SPACEVR RAISES $1.25 MILLION{Traveling to space is about to get a good deal more easy


Traveling to space is about to get a good deal simpler in the near future thanks to the continuing progress of virtual reality technology. San Francisco-based SpaceVR is set to become the world’s first platform for creating live, cinematic, virtual space tourism using tiny satellites equipped with advanced VR cameras. The business has just declared that they have raised an ample sum of seed financing led by a $1 million investment from another in addition to Shanda Group $250,000 from Skywood Capital. The investments will be used to accelerate the continued development and launch of SpaceVR’s Overview 1, what they are saying will be the world’s very first virtual reality camera satellite.
SpaceVR, founded in early 2015, is based in the center of San Francisco’s emerging nano-satellite sector. The startup is looking to make the most of the latest in satellite technology that is miniaturized to create breath-taking and immersive space travel encounters that can be viewed on all existing virtual reality apparatus. SpaceVR’s state-of-the-art satellites will give users incredible panoramic views of Earth from space and allow them to experience the very first 360-degree video content from Low Earth Orbit. SpaceVR Creator and CEO Ryan Holmes will be introducing Overview 1 during his keynote remarks.
SpaceVR and their Overview 1 satellite allows you to experience space.
Their Overview 1 satellite and SpaceVR lets you experience space.
At the root of every major difficulty – climate change, lousy education systems, war, poverty – there is an error in outlook that these things do us impact, that these things are not joint. We constructed Overview 1 to change this. A new perspective will be provided by opening up space tourism for everyone in how we process information and how we view our world. Astronauts who've had the chance to to journey to outer space and experience Earth beyond its bounds share this view and it's inspired a method that is better to be championed by them. We consider that this can be the highest priority for humanity right now,” clarified Holmes.
The Overview 1 microsatellite.
The Overview 1 micro satellite.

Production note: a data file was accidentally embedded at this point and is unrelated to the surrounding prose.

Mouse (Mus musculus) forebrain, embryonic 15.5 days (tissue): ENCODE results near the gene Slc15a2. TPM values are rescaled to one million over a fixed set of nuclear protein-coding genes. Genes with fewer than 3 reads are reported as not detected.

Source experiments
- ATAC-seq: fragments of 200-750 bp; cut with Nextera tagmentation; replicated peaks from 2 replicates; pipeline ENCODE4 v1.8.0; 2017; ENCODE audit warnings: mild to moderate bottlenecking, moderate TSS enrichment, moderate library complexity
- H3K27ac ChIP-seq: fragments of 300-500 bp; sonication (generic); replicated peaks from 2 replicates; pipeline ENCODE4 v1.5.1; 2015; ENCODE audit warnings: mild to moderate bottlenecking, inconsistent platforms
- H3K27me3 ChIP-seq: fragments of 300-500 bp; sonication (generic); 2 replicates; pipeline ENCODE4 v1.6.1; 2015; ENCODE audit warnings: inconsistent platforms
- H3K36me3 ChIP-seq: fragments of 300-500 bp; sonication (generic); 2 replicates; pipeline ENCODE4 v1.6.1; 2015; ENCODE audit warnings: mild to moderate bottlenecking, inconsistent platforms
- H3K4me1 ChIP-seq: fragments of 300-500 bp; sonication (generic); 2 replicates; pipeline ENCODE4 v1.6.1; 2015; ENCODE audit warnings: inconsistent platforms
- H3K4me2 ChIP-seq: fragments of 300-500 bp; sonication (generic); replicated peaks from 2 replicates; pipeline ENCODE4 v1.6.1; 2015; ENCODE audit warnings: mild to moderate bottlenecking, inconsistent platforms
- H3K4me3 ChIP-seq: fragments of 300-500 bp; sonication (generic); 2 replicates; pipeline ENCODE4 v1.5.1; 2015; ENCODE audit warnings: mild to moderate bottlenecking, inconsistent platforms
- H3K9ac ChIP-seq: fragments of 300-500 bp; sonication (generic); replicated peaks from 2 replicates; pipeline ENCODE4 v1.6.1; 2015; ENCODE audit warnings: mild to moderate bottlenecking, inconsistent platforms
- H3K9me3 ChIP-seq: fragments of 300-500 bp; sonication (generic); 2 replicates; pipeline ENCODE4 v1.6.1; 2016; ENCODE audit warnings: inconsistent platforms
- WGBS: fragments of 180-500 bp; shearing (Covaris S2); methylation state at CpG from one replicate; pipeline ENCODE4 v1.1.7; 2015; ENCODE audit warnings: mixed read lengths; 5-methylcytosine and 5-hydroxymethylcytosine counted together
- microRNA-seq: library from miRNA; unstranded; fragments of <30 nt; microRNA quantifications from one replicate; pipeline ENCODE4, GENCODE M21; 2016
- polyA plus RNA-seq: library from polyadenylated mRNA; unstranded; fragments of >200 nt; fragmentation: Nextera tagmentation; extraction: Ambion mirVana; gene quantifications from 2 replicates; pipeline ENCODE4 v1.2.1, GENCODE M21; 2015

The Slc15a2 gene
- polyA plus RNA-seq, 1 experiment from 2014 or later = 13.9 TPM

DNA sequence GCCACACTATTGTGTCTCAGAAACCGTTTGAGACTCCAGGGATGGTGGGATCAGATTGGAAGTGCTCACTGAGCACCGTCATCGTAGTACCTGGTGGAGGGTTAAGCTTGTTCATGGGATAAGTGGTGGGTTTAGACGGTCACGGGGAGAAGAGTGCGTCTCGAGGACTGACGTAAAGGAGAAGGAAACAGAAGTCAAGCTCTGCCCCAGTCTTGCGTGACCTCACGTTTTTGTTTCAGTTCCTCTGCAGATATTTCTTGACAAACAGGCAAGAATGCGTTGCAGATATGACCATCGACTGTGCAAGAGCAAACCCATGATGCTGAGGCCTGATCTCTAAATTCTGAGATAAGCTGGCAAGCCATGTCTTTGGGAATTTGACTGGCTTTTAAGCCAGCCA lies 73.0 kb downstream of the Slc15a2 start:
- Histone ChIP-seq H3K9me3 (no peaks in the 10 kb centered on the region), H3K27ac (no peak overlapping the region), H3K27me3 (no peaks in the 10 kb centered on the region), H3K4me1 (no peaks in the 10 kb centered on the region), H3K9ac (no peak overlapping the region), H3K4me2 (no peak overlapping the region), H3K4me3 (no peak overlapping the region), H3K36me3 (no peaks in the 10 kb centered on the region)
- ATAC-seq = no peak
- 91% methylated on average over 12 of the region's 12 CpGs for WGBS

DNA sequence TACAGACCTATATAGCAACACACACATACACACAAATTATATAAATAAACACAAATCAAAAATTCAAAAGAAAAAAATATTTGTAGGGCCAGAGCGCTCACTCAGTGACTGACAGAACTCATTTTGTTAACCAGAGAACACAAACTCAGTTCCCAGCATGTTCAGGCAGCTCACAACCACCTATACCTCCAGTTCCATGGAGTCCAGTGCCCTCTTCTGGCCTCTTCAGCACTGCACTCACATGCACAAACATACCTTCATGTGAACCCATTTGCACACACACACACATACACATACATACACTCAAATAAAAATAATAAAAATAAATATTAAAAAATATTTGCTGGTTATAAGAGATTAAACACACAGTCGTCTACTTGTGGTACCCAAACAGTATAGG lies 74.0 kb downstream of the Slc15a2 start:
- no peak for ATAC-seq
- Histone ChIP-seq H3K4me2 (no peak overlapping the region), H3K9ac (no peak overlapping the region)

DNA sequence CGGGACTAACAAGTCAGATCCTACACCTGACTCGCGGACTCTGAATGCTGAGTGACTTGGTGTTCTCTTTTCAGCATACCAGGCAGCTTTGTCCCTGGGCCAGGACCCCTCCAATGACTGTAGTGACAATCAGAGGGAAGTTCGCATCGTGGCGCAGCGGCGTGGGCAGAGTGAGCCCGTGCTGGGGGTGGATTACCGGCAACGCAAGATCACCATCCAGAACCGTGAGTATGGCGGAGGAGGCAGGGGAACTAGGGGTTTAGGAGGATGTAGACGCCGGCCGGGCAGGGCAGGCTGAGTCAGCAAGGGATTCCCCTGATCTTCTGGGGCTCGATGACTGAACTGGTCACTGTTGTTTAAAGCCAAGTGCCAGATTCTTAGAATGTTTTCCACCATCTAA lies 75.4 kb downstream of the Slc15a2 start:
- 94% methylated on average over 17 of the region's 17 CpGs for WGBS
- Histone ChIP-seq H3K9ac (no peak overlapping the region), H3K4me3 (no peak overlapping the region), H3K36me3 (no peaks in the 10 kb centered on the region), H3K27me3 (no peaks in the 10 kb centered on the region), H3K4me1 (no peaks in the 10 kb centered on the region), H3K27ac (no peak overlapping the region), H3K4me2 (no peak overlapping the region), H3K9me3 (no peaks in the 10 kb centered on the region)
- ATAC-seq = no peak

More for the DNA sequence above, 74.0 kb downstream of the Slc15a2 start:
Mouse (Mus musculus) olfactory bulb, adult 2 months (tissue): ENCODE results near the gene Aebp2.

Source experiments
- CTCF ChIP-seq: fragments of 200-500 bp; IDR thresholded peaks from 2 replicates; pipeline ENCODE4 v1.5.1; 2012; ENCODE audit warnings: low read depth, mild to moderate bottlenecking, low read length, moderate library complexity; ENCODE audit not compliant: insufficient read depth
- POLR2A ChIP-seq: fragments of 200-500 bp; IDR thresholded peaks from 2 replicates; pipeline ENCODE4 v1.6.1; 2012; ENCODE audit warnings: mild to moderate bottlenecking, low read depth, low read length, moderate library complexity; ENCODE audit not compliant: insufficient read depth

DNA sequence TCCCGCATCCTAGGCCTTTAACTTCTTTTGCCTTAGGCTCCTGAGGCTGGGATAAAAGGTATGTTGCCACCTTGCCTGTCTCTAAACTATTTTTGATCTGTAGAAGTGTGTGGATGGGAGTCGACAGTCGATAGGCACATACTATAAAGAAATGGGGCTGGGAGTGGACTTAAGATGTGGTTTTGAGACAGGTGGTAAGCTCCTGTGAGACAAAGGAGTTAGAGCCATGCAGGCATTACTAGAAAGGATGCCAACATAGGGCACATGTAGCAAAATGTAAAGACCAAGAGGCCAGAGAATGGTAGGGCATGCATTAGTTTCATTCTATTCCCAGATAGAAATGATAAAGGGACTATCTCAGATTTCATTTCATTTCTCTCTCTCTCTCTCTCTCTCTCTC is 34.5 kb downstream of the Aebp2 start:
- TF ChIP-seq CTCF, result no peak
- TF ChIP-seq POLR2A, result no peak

The tiny Overview 1 virtual reality satellite is equipped with two 4K detectors that have been paired with a 2D 360° camera and several broad field of view lenses which will capture an immersive sphere of video. The VR satellites offer users the planet Earth that has only been available to some handful of lucky astronauts, and an unprecedented view of space. Currently the strategy is to launch a fleet of Earthbound Overview 1 satellites, though send their cameras through the solar system and the company hopes to expand way beyond our planet.
After the successful financing in their Kickstarter campaign and now this first round of investments, SpaceVR is on track to have their first demonstration Overview 1 satellite operational right as early 2017 and launched. The business may also be focusing on content delivery and distribution channels for their 3D orbital experiences, while the satellite and the required ground communication systems remain developed. Finding the right outlet is an important measure, although I ca’t picture the firm may have much difficulty finding interest.
You're able to see the SpaceVR Kickstarter video here:

While the original plan for the Overview1 and SpaceVR was to develop a camera to capture the experience aboard the International Space Station, they decided to develop their small autonomous satellites instead and shifted directions. With satellites that they control, SpaceVR wo’t be determined by the astronauts, that have limited time available, on the ISS for capturing new footage, but instead they are able to only do it themselves. SpaceVR check here is working with NanoRacks, a firm that specializes in helping new companies develop and establish space technology capable of being deployed in the ISS on the development of Overview 1. You can learn more about SpaceVR, and sign up to pre order a year’s worth of VR content (for just 35 bucks!) on their website. Discuss further in the SpaceVR forum over at